We can never hear or understand this music as it was understood by the people of the time. We (at least most of us) no longer believe that there is a “music of the spheres”, a cosmic harmony that governs all things. The distance between our world and theirs is evident in the very materiality of the music (these sounds are no longer our sounds) just as the yellowing photograph reminds me that those times were not my times. But music (art in general, however you care to define the term) must not be thought of as having some kind of permanent, immutable meaning. Conceived in this way, all art is dead weight. An artwork contains networks of intensities; it consists of possibilities that only become apparent in a specific, socially situated understanding. The act of engaged listening seeks to make that process of meaning possible.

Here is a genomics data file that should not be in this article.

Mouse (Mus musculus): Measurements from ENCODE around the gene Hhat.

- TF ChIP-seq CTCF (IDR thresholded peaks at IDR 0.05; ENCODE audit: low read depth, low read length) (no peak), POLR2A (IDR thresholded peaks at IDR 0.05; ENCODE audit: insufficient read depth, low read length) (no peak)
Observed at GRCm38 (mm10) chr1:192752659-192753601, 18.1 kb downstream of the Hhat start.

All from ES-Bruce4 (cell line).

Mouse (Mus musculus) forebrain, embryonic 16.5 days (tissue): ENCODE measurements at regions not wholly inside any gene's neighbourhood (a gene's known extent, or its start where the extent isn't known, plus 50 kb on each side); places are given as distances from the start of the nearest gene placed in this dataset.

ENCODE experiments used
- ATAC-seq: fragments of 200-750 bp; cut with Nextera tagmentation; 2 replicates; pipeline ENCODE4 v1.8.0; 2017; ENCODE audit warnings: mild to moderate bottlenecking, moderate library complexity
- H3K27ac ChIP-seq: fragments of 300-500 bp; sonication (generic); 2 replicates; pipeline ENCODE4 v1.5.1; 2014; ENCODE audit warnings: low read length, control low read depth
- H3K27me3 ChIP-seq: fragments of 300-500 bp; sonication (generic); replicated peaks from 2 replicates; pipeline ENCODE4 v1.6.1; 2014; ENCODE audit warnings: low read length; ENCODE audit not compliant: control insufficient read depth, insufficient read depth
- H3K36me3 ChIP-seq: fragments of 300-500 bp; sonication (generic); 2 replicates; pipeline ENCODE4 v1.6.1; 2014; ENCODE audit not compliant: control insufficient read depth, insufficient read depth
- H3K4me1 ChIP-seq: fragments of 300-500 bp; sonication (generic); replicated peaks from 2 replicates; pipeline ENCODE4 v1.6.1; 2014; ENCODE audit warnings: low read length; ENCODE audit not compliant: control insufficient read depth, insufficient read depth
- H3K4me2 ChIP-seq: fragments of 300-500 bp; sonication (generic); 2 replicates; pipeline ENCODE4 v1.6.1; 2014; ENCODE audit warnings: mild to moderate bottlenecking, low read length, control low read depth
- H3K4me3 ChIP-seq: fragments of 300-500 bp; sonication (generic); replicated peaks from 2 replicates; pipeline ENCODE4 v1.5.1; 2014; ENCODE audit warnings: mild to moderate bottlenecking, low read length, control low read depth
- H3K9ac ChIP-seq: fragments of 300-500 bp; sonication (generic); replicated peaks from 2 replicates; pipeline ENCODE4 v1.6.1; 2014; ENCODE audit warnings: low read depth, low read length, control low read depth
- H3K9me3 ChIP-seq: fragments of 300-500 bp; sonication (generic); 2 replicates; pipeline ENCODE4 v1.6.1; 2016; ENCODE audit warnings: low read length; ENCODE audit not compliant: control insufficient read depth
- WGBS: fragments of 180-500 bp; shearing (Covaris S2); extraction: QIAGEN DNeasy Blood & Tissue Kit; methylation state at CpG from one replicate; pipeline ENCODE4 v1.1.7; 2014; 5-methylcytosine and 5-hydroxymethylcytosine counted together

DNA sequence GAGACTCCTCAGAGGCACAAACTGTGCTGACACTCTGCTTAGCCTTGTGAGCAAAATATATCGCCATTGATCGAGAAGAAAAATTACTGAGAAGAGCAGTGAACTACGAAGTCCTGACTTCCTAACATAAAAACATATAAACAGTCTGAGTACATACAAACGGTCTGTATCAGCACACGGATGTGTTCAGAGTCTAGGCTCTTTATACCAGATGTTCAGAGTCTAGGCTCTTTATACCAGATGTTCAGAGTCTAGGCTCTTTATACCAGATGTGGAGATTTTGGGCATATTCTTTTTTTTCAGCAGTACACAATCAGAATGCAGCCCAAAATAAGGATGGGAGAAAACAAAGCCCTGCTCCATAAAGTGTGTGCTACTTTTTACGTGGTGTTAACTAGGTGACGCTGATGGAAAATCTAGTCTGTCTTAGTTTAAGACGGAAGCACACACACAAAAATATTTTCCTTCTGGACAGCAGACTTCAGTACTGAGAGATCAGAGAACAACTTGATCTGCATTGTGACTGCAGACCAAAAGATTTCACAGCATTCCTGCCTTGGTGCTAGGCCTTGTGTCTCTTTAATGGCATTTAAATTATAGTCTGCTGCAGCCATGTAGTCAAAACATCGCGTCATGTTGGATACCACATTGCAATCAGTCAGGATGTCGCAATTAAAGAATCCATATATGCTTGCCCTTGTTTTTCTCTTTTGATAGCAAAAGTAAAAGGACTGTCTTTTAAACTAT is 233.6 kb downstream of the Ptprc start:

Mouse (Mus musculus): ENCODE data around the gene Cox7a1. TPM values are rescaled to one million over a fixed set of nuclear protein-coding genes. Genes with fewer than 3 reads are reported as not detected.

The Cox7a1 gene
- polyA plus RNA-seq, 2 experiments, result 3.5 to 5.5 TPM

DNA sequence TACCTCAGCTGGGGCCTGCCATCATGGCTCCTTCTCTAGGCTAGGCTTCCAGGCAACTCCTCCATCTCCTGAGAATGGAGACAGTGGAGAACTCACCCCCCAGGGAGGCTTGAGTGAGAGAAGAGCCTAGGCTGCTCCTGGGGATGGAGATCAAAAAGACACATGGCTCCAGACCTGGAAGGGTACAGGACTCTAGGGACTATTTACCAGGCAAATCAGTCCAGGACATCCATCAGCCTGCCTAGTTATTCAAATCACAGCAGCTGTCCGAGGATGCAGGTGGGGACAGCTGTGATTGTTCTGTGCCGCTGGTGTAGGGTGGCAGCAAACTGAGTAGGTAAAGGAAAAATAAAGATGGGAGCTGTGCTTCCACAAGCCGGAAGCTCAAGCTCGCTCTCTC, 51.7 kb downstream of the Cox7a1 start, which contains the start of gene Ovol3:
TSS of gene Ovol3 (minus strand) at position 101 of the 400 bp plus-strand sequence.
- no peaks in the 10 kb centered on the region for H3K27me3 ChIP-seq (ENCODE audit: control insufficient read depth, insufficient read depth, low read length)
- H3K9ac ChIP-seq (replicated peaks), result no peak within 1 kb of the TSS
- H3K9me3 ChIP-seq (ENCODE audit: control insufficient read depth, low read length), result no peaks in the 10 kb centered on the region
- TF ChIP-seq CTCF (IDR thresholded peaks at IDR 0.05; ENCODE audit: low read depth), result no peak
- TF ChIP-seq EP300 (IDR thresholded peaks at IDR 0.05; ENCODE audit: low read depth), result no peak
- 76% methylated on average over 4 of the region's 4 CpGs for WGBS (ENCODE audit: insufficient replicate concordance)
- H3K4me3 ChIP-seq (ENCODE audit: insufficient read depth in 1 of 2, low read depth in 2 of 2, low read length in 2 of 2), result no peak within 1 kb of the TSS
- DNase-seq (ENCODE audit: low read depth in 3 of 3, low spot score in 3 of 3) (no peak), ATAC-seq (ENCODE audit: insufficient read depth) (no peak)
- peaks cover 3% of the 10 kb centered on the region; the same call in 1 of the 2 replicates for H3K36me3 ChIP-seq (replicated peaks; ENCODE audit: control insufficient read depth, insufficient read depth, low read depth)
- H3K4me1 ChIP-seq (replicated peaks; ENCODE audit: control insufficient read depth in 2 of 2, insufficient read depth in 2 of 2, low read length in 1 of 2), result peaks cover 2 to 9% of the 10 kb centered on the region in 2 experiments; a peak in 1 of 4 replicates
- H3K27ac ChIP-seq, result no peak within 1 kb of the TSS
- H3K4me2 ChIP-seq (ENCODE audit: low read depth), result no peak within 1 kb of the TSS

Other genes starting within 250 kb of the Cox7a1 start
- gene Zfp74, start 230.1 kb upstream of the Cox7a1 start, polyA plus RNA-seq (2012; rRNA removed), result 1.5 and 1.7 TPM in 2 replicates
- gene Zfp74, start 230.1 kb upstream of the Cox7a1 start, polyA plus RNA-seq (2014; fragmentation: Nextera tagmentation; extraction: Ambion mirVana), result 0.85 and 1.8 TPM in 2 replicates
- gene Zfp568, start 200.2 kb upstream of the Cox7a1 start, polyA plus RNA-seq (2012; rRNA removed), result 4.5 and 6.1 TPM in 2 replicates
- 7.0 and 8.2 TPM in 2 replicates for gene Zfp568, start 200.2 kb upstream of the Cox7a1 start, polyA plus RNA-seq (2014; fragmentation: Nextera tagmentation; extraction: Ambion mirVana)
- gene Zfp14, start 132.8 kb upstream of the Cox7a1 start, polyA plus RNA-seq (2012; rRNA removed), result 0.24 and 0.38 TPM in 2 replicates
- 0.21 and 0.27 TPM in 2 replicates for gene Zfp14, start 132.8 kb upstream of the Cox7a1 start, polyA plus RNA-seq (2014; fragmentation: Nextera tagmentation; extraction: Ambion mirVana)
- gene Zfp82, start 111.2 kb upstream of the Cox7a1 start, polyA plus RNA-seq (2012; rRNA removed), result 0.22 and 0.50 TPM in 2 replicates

In a world that continues to navigate the contested space between communal understanding and radical individuation, in a world composed of increasingly fragmented social units that somehow still seeks to establish a global community, in a country (such as the United States) that divides its parts into red and blue states, we may indeed have something to listen for in this music no matter how far removed it is from our present experience — or better, precisely because it is so far removed. It forces us to make an effort to understand; we do not simply assume that we already know. In the process, it should prompt us to ask what we need to hear in it.

Chadwick lives in New York City and teaches Music History and Theory at The City College of New York. He earned his doctorate in Musicology at Columbia University. He has given papers on topics ranging from 12th Century lament to Duke Ellington and early radio to the use of Wagner's music in Bugs Bunny cartoons. He has published in scholarly journals on the music of John Cage, Richard Strauss, and Wolfgang Amadeus Mozart. He has taught courses on music history, the history of rock, and the history of jazz at the University of Maryland, College Park, and Columbia University